· Notizie appartenenti alla storia della sua patria, Fii mondi norus bospes iter vitæque rolantis raccolte ed Illustrate da Gluseppe Robolini, vol. I. Alligeram tenero limina dura pede; p. 04.

Franciscus genitor, genitris Francisca, secutos 3 Petrarch, alloding to the birth of an illegiti- Hos, de fonte sacro pomen idem tenui. pate son previous to that of ibis daughter, avows Inlens formosus, solamen dulce parentum,

Annib el Saint Wlebael. - Cathedral, -Tomb of

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is the one who, in the absence of her that noble instrument may be ipferred. lalber-in-law and husband, so cordially The frescos representing the Virgin's received Boccaccio when he visited Pavia, coronation, the Four doctors of the und notwilbstanding his fifty-five years, Church, and the painting over the altar bis obesity, and pitiful appearance, he of the Virgin, are curious productions of did not think it prudent to lodge in her Andrino d'Edesia, a painter of Pavia, beuse lest ber reputation might be com- contemporary with Giotto. A St. Se promised. Marquis Ludovico Malas bastian, and a St. Luke, by Moncalvo, pina, who died in 1835, above eighty are good. years of age, bad erected at his own The vast majestic church del Carmine expeose and from his own designs, a no

is of the fourteenth century. Several ble but plaio edifice destined to receive of its paintings are esteemed, namely: his rakable collection of priots, and his a Crucifix, by Malosso; St. Anne, by partides, among which ibere are not Moncalvo; st. Sebastian and divers enly some of the best Italian masters, saints, a painting in six compartments, bet several of the Flemish school, as well inscribed with the name of Bernardino

a quantity of antique works and the Cotignola, a painter of the sixteenth ceniseyitable Egyptian museum, fortunately tury, whose works are scarce. e very extensive. The front is deco Santa Maria Coronata, commonly und with a basso-relievo presenting called de Canepanova, of a plain but helgares of Raimondi, Raphael, and noble architecture, is by Bramante ; it Webad Angelo, by S. Monti of Ra contains some fine paintings : Jael and Jedna

, she also executed the statue of Sisera; David and Abigail, by Monthe Genius of the Arts, placed opposite calvo; á Judith, an Esther, by Tiarini, an the catrame-door. This handsome and excellent painter of the Bolognese school ; Beful foundation is besides an academy Rachel at the well; the Hebrews o le foe arts; it will perpetuate at the marching towards the land of promise, one lime ile memory of the taste, ta- by Camillo Procaccini; and two other bers, and patriotism of its generous subjects from the Old Testament, by his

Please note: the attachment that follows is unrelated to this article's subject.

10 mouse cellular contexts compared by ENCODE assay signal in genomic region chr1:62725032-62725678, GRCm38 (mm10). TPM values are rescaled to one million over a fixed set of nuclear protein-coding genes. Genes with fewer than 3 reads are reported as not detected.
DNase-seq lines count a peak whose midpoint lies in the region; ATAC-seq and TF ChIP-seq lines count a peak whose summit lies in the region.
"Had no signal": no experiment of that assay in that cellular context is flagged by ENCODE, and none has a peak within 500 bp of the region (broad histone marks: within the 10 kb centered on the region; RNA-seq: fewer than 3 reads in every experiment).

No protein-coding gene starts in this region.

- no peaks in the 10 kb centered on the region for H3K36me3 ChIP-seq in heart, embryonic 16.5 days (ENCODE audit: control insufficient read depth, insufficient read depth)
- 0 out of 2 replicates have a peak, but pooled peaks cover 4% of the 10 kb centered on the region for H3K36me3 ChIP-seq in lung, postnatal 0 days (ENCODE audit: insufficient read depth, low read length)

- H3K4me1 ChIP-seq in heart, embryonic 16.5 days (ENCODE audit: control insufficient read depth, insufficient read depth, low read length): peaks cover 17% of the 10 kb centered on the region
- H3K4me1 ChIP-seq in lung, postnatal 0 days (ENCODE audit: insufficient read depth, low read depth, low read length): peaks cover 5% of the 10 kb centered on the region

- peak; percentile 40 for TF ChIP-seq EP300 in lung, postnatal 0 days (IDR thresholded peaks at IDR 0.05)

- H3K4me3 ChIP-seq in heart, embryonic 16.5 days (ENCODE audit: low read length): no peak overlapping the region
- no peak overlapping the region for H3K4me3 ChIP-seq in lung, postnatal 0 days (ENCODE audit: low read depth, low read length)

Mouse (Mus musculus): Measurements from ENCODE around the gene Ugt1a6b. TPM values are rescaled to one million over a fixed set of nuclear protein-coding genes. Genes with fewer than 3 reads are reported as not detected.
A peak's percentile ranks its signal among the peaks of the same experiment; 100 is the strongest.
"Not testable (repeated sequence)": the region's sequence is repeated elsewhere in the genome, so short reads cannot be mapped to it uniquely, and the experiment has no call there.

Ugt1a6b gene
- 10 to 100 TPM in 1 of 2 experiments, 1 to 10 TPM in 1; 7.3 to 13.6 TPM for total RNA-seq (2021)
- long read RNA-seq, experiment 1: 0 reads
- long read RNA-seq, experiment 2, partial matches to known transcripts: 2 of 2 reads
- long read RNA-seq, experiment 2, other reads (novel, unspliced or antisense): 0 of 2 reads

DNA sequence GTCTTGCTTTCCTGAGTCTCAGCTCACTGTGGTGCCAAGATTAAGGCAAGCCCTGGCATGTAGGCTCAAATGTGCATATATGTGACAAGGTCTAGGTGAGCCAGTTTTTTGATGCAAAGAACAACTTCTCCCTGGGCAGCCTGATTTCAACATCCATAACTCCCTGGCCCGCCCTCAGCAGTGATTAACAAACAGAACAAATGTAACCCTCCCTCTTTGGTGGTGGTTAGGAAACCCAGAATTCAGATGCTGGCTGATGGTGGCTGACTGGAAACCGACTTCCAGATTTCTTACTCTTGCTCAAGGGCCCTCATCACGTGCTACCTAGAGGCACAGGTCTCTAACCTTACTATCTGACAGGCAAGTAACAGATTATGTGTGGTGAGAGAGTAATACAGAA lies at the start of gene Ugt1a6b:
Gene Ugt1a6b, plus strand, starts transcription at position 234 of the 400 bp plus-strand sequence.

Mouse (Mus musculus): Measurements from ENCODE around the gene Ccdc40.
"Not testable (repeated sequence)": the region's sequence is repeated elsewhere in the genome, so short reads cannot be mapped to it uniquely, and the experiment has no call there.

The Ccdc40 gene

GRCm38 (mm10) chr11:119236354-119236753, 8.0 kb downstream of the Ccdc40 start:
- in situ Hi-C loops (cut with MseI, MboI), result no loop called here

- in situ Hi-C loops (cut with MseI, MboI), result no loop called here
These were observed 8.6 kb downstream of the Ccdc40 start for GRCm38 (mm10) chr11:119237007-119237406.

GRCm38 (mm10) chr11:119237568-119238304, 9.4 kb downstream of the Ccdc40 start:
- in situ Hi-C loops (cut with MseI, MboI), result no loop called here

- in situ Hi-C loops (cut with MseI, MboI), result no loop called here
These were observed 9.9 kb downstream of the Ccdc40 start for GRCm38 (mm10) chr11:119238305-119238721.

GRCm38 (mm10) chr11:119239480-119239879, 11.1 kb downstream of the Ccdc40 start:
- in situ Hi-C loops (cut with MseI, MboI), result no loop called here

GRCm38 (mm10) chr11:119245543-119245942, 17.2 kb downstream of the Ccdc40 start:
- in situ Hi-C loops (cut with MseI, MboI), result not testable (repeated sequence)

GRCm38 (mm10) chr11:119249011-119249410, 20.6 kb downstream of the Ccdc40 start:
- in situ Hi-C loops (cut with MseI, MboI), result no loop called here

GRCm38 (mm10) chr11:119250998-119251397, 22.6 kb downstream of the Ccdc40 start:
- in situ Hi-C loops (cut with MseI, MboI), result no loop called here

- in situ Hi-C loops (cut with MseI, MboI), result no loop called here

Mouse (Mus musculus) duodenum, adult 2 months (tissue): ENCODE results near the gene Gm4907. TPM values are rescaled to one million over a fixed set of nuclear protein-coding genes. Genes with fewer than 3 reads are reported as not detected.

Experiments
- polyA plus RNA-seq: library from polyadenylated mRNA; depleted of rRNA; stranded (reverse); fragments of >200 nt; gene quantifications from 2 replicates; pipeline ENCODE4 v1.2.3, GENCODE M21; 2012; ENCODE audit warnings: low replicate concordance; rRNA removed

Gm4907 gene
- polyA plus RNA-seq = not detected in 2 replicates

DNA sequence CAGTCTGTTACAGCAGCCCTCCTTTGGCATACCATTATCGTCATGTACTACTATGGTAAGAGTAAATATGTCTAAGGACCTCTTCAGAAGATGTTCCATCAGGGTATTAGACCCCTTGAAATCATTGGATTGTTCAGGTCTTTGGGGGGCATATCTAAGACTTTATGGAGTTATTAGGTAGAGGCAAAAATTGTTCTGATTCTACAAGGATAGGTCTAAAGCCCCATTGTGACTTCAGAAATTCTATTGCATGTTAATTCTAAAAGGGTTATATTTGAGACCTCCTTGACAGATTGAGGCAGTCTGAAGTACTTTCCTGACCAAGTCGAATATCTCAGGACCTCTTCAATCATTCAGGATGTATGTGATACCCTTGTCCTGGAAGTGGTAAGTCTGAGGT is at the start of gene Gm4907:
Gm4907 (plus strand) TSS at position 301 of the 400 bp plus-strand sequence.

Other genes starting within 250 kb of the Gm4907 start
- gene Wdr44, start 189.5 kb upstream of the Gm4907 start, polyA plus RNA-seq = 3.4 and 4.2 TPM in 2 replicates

brother Cesare.

At Saint Marino, a Holy Family is CRAPTER VII.

attributed to Gaudenzio Ferrari; St. Jerome and the Virgin, to his illustrious

pupil Bernardino Luini. Saint Augustin.-Bridge.

Saint Francis has two good pictures :

a St. Matthew, by Bernardino Campi; De Gothic church of Saint Michael, a St. Catherine, by Procaccini. ses of the oldest monuments of Christian or the throng of deceptive remains Chaty

, seems to be of the sixth cen which abound in Italy, Pavia, perhaps, ar among the basso-relievos sculp- possesses two of the most brilliant and

founder.

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sier, boc 000 sors mea læta minus, 2002 a leils, el vere gaudia vitæ,

e slepe, tam cito, tam facile. jana custer flerum peragraverat orbem,

estum terris dedit orbs, rapuitque Papla :

tua piolog of d'Agencourt, of Malaspina, lo

ured on the exterior of this old basilic, which the child is already grown, acWith wems to have infused into Chris- ninety-five statues, in all four hundred

relievo, is an angel playing on a piece of workmanship of the close of the

best imagined. The first is the pompous the remarked an Annunciation, in pretended tomb of Saint Augustine, for

merly standing in the church of Saint en espressive sculpture of Saint Mi- cathedral. The sculptures which ornabe is moreover suited to such a sect, ment it, consisting of fifty basso-relievos,

spirit of Islamism. In another animals, are a singularly remarkable

artis

a bort, fallor, obria vita fuit.

bis Guide of Pavia, and of Rosmlol, in the History of Milan, has been recently contradicted by SanQuintino (Dell'italiana architettura durante la dominazione longobarda, Brescia, 1829). According to San-Quintino, Pavia and the old church of Saint Michael were burnt in 924 by the Hungarians : 80 that the present church can only be of the end of ibe elevenih century.